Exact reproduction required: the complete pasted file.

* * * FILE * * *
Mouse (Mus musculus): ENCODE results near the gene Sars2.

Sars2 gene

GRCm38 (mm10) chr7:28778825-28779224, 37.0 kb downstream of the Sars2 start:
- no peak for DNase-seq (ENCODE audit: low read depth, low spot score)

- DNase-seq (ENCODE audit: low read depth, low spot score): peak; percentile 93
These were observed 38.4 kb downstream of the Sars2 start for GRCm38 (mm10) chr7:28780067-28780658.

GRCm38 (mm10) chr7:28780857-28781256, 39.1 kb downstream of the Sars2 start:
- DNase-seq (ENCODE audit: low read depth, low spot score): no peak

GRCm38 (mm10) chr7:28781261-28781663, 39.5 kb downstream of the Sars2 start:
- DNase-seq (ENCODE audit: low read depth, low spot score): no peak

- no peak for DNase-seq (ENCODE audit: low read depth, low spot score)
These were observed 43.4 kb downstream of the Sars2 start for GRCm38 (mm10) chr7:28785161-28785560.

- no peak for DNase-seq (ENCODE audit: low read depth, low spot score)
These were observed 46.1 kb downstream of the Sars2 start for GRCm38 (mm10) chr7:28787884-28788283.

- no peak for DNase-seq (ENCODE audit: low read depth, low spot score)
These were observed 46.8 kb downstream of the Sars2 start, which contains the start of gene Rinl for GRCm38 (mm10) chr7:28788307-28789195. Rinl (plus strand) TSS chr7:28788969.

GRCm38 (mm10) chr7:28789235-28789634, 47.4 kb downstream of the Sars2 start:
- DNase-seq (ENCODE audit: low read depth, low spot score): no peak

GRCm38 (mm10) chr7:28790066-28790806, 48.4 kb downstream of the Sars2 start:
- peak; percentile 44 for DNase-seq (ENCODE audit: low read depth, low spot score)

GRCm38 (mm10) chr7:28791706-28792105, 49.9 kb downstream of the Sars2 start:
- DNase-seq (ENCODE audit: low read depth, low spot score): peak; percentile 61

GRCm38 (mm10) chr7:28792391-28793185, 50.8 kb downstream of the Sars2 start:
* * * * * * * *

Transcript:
Mouse (Mus musculus): ENCODE results near the gene Sars2.

Sars2 gene

GRCm38 (mm10) chr7:28778825-28779224, 37.0 kb downstream of the Sars2 start:
- no peak for DNase-seq (ENCODE audit: low read depth, low spot score)

- DNase-seq (ENCODE audit: low read depth, low spot score): peak; percentile 93
These were observed 38.4 kb downstream of the Sars2 start for GRCm38 (mm10) chr7:28780067-28780658.

GRCm38 (mm10) chr7:28780857-28781256, 39.1 kb downstream of the Sars2 start:
- DNase-seq (ENCODE audit: low read depth, low spot score): no peak

GRCm38 (mm10) chr7:28781261-28781663, 39.5 kb downstream of the Sars2 start:
- DNase-seq (ENCODE audit: low read depth, low spot score): no peak

- no peak for DNase-seq (ENCODE audit: low read depth, low spot score)
These were observed 43.4 kb downstream of the Sars2 start for GRCm38 (mm10) chr7:28785161-28785560.

- no peak for DNase-seq (ENCODE audit: low read depth, low spot score)
These were observed 46.1 kb downstream of the Sars2 start for GRCm38 (mm10) chr7:28787884-28788283.

- no peak for DNase-seq (ENCODE audit: low read depth, low spot score)
These were observed 46.8 kb downstream of the Sars2 start, which contains the start of gene Rinl for GRCm38 (mm10) chr7:28788307-28789195. Rinl (plus strand) TSS chr7:28788969.

GRCm38 (mm10) chr7:28789235-28789634, 47.4 kb downstream of the Sars2 start:
- DNase-seq (ENCODE audit: low read depth, low spot score): no peak

GRCm38 (mm10) chr7:28790066-28790806, 48.4 kb downstream of the Sars2 start:
- peak; percentile 44 for DNase-seq (ENCODE audit: low read depth, low spot score)

GRCm38 (mm10) chr7:28791706-28792105, 49.9 kb downstream of the Sars2 start:
- DNase-seq (ENCODE audit: low read depth, low spot score): peak; percentile 61

GRCm38 (mm10) chr7:28792391-28793185, 50.8 kb downstream of the Sars2 start: